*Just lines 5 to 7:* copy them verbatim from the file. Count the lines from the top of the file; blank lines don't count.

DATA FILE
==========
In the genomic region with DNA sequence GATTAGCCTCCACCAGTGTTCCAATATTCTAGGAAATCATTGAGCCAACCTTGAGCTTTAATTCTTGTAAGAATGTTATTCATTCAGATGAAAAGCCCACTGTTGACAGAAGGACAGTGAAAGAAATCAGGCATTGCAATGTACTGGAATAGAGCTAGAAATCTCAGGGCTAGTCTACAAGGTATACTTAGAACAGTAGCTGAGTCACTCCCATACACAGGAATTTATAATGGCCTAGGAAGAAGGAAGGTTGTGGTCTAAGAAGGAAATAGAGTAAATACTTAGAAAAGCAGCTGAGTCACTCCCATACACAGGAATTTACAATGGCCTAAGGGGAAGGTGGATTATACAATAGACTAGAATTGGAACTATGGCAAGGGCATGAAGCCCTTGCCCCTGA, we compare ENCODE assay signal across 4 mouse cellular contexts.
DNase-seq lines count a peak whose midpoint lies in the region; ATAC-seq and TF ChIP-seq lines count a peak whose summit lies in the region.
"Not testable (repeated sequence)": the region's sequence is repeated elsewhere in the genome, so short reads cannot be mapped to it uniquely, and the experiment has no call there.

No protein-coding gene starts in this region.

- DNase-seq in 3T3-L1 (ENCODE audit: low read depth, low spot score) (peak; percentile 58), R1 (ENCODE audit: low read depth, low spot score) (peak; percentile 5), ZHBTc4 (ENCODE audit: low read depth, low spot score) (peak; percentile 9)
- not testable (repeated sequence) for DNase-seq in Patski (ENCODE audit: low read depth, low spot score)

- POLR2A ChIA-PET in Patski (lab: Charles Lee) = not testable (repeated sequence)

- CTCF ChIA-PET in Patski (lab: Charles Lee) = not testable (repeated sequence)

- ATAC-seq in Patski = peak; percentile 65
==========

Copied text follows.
- DNase-seq in 3T3-L1 (ENCODE audit: low read depth, low spot score) (peak; percentile 58), R1 (ENCODE audit: low read depth, low spot score) (peak; percentile 5), ZHBTc4 (ENCODE audit: low read depth, low spot score) (peak; percentile 9)
- not testable (repeated sequence) for DNase-seq in Patski (ENCODE audit: low read depth, low spot score)

- POLR2A ChIA-PET in Patski (lab: Charles Lee) = not testable (repeated sequence)